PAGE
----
Saul "Sol" Rabinowitz (April 26, 1924 – March 16, 2013) was an American music business executive. He was the founder and lead producer of Baton Records, an independent record label that recorded rhythm and blues music in New York City during the 1950s.
He was born in The Bronx, New York City, the son of a Latvian-born rabbi and a Ukrainian mother, and trained as a printer before joining the Army Air Corps during World War II. He developed an interest in jazz and blues music, and began visiting clubs in New York. After the end of the war, he started work as a record salesman, before setting up Baton Records in 1954. His first record, "A Thousand Stars" by the Rivileers, was a regional hit. Over the next few years, the label was responsible for several moderate sized R&B hits, for The Hearts, Ann Cole - including the original version of "Got My Mojo Working" - and Noble "Thin Man" Watts.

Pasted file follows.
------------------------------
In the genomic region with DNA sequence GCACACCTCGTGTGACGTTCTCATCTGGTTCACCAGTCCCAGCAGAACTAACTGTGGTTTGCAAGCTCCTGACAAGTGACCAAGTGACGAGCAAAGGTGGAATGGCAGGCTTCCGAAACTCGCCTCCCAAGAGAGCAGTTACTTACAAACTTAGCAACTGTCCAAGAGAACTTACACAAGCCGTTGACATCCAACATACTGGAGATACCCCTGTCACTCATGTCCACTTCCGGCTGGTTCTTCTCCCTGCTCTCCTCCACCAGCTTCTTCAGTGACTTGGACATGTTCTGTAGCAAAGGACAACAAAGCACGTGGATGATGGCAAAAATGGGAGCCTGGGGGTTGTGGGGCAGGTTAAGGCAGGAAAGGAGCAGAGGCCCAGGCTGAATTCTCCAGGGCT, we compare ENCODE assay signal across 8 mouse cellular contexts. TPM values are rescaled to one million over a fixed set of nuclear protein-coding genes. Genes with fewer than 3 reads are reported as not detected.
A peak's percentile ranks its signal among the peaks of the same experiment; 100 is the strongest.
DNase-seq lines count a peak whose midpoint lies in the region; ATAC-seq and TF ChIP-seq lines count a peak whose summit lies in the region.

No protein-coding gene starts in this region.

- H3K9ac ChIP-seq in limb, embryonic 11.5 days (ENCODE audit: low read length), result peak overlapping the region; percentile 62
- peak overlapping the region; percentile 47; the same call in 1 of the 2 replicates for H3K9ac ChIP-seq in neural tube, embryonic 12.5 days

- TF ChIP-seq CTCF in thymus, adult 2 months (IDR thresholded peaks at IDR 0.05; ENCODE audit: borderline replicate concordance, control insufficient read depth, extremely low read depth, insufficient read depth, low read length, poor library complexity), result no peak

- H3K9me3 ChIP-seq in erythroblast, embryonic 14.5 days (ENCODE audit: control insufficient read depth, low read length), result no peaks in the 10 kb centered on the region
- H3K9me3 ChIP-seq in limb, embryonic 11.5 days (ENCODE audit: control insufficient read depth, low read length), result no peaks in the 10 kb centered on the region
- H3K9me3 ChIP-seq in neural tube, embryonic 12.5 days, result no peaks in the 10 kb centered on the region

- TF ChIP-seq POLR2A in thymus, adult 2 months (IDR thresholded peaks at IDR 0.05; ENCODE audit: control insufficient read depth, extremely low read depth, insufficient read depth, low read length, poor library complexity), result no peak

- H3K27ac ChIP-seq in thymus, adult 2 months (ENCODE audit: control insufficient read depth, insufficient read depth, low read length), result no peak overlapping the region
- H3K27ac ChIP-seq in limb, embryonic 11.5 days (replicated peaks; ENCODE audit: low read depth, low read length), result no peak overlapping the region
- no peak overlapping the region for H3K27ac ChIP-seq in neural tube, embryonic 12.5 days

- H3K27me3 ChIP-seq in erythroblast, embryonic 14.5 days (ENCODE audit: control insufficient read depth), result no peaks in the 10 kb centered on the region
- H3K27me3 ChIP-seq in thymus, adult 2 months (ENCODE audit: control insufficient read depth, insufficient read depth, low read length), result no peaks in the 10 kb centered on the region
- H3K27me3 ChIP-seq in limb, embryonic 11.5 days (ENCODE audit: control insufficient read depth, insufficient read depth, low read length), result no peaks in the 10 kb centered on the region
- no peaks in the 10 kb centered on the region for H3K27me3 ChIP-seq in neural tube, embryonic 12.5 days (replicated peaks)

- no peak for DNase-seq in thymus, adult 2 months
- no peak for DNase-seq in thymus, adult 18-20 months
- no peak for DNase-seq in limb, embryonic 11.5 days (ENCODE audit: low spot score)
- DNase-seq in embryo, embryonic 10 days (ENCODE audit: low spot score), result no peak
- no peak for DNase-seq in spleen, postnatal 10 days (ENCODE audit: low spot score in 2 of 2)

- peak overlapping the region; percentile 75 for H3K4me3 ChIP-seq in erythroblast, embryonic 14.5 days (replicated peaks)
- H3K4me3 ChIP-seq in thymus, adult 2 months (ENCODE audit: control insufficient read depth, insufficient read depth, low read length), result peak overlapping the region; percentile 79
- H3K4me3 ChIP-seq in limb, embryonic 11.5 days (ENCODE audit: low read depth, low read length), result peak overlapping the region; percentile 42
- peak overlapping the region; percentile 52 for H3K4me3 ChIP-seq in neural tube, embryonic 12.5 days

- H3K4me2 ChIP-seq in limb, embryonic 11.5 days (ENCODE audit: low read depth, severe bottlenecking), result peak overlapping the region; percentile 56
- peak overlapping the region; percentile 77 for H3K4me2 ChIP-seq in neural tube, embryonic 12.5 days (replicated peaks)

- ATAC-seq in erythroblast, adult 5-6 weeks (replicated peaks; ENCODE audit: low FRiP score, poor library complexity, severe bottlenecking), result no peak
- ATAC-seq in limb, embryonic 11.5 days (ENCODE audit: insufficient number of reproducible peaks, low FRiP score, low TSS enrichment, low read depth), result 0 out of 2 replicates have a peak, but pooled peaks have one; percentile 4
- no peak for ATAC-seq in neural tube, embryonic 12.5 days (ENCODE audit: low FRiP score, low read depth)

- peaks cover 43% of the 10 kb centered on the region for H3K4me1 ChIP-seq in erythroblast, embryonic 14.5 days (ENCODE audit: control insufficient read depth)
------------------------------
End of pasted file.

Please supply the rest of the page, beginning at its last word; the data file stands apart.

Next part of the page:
He closed the business in 1959, setting up Sir Records, which was unsuccessful. In 1961 he joined Columbia Records, and was responsible for the relaunch of the OKeh label, and for the development of the Epic label. He was appointed a Vice-President at CBS International in 1966, and set up a new division of the company in Greece before retiring in 1986.
- John Broven with Richard Tapp, Sol Rabinowitz's Baton Records, Juke Blues no.72, 2012, pp.12-22
- Biography by Jason Ankeny at Allmusic. Retrieved 12 April 2013
- Billboard, "Epic's Sol Rabinowitz: Sound, Soundness The Key", 17 October 1964, p.24. Retrieved 12 April 2013
- Marv Goldberg & Marcia Vance, Baton Records. Retrieved 28 March 2014
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